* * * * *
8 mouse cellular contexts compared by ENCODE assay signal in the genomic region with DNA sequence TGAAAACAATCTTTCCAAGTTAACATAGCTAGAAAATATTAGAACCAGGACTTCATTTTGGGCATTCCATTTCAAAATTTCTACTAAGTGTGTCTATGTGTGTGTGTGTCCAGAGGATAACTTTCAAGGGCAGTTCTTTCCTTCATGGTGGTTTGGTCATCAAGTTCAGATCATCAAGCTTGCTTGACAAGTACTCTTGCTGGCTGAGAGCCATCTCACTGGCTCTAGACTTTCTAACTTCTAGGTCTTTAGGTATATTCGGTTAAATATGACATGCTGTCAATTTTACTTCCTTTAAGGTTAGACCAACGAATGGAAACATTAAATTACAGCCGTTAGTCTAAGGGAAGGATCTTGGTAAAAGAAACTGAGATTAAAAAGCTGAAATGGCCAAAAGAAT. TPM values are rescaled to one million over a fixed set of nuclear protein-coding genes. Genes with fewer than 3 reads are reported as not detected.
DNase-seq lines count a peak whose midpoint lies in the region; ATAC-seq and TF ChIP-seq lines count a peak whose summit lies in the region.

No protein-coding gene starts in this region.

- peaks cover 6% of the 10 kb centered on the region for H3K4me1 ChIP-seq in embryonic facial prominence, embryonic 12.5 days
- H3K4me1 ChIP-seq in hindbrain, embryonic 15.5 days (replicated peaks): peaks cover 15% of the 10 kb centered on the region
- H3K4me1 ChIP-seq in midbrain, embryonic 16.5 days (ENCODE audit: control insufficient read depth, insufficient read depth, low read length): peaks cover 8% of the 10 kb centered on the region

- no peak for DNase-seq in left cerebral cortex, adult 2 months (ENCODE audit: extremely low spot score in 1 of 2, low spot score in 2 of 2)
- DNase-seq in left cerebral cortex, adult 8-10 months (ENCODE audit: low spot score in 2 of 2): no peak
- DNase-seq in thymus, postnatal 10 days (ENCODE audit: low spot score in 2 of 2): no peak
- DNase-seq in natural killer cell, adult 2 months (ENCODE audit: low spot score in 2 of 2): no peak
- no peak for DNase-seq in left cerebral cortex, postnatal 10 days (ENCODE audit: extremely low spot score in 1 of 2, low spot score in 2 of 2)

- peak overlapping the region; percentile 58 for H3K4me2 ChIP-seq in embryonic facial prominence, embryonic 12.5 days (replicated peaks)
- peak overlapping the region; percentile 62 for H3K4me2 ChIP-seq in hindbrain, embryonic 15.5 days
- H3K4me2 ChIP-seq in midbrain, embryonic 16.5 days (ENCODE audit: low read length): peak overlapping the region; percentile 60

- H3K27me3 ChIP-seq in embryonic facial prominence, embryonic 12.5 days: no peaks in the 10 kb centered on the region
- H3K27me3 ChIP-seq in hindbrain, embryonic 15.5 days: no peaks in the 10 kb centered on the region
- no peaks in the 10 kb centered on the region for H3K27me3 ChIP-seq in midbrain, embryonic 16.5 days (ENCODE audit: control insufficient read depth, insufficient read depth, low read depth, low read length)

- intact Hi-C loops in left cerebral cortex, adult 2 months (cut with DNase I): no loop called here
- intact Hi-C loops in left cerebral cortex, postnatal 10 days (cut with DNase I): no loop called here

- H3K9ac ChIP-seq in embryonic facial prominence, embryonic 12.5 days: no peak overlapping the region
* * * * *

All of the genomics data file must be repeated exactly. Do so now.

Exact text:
8 mouse cellular contexts compared by ENCODE assay signal in the genomic region with DNA sequence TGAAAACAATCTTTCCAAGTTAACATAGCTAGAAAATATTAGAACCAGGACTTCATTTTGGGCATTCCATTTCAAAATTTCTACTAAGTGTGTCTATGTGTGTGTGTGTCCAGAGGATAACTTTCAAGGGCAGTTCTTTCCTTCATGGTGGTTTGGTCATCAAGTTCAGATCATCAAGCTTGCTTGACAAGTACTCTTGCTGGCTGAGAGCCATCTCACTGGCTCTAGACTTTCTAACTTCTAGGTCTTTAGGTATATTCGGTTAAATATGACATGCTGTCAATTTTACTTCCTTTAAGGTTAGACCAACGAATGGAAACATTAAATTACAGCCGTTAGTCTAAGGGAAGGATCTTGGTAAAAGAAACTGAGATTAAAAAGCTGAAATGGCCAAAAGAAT. TPM values are rescaled to one million over a fixed set of nuclear protein-coding genes. Genes with fewer than 3 reads are reported as not detected.
DNase-seq lines count a peak whose midpoint lies in the region; ATAC-seq and TF ChIP-seq lines count a peak whose summit lies in the region.

No protein-coding gene starts in this region.

- peaks cover 6% of the 10 kb centered on the region for H3K4me1 ChIP-seq in embryonic facial prominence, embryonic 12.5 days
- H3K4me1 ChIP-seq in hindbrain, embryonic 15.5 days (replicated peaks): peaks cover 15% of the 10 kb centered on the region
- H3K4me1 ChIP-seq in midbrain, embryonic 16.5 days (ENCODE audit: control insufficient read depth, insufficient read depth, low read length): peaks cover 8% of the 10 kb centered on the region

- no peak for DNase-seq in left cerebral cortex, adult 2 months (ENCODE audit: extremely low spot score in 1 of 2, low spot score in 2 of 2)
- DNase-seq in left cerebral cortex, adult 8-10 months (ENCODE audit: low spot score in 2 of 2): no peak
- DNase-seq in thymus, postnatal 10 days (ENCODE audit: low spot score in 2 of 2): no peak
- DNase-seq in natural killer cell, adult 2 months (ENCODE audit: low spot score in 2 of 2): no peak
- no peak for DNase-seq in left cerebral cortex, postnatal 10 days (ENCODE audit: extremely low spot score in 1 of 2, low spot score in 2 of 2)

- peak overlapping the region; percentile 58 for H3K4me2 ChIP-seq in embryonic facial prominence, embryonic 12.5 days (replicated peaks)
- peak overlapping the region; percentile 62 for H3K4me2 ChIP-seq in hindbrain, embryonic 15.5 days
- H3K4me2 ChIP-seq in midbrain, embryonic 16.5 days (ENCODE audit: low read length): peak overlapping the region; percentile 60

- H3K27me3 ChIP-seq in embryonic facial prominence, embryonic 12.5 days: no peaks in the 10 kb centered on the region
- H3K27me3 ChIP-seq in hindbrain, embryonic 15.5 days: no peaks in the 10 kb centered on the region
- no peaks in the 10 kb centered on the region for H3K27me3 ChIP-seq in midbrain, embryonic 16.5 days (ENCODE audit: control insufficient read depth, insufficient read depth, low read depth, low read length)

- intact Hi-C loops in left cerebral cortex, adult 2 months (cut with DNase I): no loop called here
- intact Hi-C loops in left cerebral cortex, postnatal 10 days (cut with DNase I): no loop called here

- H3K9ac ChIP-seq in embryonic facial prominence, embryonic 12.5 days: no peak overlapping the region